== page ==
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This text analyses several manifestations of the growing "environmental justice movement", and also of "popular environmentalism" and the "environmentalism of the poor", which will be seen in the coming decades as driving forces in the process to achieve an ecologically sustainable society. The author studies, in detail, many ecological distribution conflicts in history and at present, in urban and rural settings, showing how poor people often favour resource conservation. The environment is thus not so much a luxury of the rich as a neccessity of the poor. It concludes with the fundamental questions: who has the right to impose a language of valuation and who has the power to simplify complexity?
Ecological crises have never been higher on the international political agenda. However, ecological thought and international relations theory have developed as separate disciplines. This ground-breaking study looks at the relationship between ecological thought and international relations theory arguing that there are shared concerns: peace, co-operation and security. The authors ask what ecological crisis can teach IR theorists as well as what ecological perspectives have been adopted by governments and international NGOs.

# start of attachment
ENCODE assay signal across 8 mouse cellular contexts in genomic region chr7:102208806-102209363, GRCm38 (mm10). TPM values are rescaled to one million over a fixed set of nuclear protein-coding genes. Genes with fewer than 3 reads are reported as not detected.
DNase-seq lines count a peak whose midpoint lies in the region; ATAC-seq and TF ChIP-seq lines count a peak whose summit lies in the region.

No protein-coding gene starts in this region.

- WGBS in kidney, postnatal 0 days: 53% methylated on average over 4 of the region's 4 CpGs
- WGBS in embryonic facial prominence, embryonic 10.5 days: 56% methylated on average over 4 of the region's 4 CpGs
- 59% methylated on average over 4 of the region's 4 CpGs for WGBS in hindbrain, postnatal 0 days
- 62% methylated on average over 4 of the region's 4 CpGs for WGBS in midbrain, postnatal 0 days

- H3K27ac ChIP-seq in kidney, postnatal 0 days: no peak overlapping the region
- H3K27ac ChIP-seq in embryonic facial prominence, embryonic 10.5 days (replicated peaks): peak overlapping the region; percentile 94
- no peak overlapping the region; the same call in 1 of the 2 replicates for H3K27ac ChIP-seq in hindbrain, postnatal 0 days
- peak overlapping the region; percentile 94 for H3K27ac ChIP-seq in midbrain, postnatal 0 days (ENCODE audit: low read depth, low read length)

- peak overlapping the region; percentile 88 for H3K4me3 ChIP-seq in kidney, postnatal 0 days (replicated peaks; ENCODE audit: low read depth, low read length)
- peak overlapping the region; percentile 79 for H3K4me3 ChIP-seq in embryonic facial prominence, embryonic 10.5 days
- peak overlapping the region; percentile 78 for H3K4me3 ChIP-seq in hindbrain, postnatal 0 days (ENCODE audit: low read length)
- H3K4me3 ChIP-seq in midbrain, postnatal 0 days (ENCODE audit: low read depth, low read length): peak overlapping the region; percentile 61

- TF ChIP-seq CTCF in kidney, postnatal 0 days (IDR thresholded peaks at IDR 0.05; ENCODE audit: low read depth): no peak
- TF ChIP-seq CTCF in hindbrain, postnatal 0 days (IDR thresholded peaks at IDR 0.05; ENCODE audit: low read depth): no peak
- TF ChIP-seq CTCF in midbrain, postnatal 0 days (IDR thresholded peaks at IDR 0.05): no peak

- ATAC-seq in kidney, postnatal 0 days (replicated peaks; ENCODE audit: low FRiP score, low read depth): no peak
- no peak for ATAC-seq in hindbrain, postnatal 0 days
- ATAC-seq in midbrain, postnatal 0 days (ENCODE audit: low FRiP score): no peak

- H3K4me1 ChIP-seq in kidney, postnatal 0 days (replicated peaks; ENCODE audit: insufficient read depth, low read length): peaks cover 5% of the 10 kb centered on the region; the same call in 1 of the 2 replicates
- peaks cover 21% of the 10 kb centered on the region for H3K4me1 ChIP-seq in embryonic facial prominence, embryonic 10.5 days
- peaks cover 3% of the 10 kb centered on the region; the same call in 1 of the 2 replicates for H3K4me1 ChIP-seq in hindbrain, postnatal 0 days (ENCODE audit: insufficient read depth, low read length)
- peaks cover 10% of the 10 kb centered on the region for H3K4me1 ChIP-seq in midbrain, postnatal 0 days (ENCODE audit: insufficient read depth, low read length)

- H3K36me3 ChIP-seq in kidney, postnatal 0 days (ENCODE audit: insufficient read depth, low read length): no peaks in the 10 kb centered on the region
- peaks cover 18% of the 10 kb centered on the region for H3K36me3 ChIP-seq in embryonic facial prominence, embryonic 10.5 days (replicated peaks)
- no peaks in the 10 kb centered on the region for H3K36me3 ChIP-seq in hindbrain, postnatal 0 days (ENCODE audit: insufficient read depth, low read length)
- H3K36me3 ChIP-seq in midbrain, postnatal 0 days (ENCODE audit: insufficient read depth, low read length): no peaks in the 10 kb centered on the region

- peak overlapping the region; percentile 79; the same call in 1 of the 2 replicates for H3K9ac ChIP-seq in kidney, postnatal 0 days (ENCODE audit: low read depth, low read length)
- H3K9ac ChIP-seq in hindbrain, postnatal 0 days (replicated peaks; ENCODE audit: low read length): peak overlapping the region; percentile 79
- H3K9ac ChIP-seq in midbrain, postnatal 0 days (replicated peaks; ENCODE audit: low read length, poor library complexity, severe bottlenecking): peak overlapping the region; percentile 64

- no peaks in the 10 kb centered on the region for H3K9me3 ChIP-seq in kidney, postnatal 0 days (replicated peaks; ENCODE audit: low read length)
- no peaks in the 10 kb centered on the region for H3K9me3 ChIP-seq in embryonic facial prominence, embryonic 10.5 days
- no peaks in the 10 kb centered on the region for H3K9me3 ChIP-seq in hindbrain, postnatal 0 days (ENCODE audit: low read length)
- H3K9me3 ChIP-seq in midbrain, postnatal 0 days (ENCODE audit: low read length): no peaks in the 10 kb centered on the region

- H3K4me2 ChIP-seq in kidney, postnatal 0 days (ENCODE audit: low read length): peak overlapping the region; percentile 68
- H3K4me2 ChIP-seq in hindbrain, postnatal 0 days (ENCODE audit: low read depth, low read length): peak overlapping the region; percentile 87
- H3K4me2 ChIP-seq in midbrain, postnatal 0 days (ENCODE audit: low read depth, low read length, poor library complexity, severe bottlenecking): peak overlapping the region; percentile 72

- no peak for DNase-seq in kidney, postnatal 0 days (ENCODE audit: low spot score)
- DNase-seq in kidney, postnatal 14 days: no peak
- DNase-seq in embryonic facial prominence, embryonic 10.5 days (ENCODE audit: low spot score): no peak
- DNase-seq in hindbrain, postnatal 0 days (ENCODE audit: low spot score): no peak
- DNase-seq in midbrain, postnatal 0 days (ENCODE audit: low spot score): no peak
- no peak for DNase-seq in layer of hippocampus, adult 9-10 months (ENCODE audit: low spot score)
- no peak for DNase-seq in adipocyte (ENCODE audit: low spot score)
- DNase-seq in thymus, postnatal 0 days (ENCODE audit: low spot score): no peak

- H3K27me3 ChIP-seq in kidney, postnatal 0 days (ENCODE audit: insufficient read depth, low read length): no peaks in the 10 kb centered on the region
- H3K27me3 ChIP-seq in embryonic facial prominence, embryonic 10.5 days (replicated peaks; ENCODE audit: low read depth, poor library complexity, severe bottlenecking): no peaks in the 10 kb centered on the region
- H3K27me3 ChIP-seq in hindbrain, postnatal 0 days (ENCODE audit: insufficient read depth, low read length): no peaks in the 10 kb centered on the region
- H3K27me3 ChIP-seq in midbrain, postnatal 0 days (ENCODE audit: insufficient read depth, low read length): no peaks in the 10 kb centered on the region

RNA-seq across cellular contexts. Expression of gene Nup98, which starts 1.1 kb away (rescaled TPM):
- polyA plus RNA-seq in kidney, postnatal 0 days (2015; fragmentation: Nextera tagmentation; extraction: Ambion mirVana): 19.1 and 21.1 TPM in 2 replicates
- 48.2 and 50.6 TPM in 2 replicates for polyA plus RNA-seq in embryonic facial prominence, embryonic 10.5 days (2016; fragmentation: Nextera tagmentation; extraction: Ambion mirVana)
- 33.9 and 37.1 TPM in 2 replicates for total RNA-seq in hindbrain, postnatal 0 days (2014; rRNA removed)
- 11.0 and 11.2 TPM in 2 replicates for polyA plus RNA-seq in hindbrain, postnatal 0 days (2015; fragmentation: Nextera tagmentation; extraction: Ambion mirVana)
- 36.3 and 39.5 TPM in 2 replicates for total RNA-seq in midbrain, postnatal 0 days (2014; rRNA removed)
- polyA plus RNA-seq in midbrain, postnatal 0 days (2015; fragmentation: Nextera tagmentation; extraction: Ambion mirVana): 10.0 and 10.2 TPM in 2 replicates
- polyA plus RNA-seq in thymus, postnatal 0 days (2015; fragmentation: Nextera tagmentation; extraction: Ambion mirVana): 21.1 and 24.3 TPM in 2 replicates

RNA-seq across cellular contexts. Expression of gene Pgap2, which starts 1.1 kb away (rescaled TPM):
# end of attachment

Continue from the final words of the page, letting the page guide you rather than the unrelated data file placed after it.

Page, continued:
Rinie Hofstra has been a member of the Department of Plant Physiology, University of Groningen, the Netherlands, for 24 years. The nearer we came to 31 March 1985, her 65th birthday, the more we all realized how we would miss her - not only scientifically, but also socially. She left her mark on both research and teaching, always with an open mind and willing to change. After her PhD Thesis on 'Nitrogen Metabolism in Tomato Plants' she first continued working in that field, but soon started a joint project with the Department of Plant Ecology on hemiparasites. She then became involved in carbon metabolism, which resulted in her giving a Biotrop Course on C /C metabolism in 3 4 Indonesia. Her own research group, originally working on 'Nitrogen Metabolism', soon embraced 'Energy and Nitrogen Metabolism', as the research on respiration became more and more important. In running her group she showed all sides of her person. She used to stimulate and encourage everyone around her and to integrate the various lines of research. At the same time she always had an open mind for the opinion of all members of her group. And together they regularly criticized and evaluated the various projects and decided how to continue.
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